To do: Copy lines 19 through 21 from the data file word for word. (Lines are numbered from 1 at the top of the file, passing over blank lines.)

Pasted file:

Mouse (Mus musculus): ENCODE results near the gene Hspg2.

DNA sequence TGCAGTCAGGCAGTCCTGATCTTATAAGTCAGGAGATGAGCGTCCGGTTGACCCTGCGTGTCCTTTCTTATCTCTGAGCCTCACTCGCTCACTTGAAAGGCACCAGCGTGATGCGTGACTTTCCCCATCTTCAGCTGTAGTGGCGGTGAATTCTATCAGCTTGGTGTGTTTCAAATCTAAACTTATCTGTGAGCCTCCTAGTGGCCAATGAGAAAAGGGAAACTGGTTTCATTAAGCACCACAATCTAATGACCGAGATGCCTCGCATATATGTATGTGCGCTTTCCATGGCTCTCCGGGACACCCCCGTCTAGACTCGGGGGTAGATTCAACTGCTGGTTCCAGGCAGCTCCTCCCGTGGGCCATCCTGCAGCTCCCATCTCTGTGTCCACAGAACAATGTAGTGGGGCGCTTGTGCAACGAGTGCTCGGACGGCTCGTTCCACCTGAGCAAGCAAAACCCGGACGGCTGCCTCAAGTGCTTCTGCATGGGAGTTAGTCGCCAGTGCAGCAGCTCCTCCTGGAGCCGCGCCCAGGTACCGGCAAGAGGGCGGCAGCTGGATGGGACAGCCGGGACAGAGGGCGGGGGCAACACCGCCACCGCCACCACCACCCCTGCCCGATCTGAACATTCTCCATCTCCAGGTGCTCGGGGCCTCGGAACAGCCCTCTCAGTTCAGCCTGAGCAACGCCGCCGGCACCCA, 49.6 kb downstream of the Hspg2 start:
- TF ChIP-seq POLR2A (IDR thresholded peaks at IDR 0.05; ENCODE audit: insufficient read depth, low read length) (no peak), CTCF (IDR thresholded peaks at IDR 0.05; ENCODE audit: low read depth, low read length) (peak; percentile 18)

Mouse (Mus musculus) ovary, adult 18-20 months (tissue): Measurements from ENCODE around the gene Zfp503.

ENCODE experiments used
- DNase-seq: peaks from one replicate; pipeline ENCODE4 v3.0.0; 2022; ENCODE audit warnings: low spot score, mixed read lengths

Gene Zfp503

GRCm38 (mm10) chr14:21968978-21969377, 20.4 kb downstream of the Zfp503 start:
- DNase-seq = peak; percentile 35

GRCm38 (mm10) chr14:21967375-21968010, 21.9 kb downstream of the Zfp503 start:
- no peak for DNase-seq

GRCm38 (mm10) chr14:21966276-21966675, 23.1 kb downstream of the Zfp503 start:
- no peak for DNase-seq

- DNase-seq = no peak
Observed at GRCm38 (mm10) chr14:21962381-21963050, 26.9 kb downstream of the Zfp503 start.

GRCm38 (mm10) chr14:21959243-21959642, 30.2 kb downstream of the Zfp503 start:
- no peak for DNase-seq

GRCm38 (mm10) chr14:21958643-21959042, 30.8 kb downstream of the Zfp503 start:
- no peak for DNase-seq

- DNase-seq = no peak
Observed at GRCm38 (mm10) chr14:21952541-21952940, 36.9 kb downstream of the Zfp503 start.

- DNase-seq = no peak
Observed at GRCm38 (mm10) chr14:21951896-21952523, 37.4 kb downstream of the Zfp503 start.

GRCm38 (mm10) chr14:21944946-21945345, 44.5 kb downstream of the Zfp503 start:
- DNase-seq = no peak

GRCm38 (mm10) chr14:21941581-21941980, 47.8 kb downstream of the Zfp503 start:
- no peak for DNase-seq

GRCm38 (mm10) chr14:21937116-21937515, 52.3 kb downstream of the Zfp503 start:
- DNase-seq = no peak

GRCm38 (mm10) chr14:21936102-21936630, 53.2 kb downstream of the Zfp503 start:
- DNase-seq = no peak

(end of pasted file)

- no peak for DNase-seq

- DNase-seq = no peak
Observed at GRCm38 (mm10) chr14:21952541-21952940, 36.9 kb downstream of the Zfp503 start.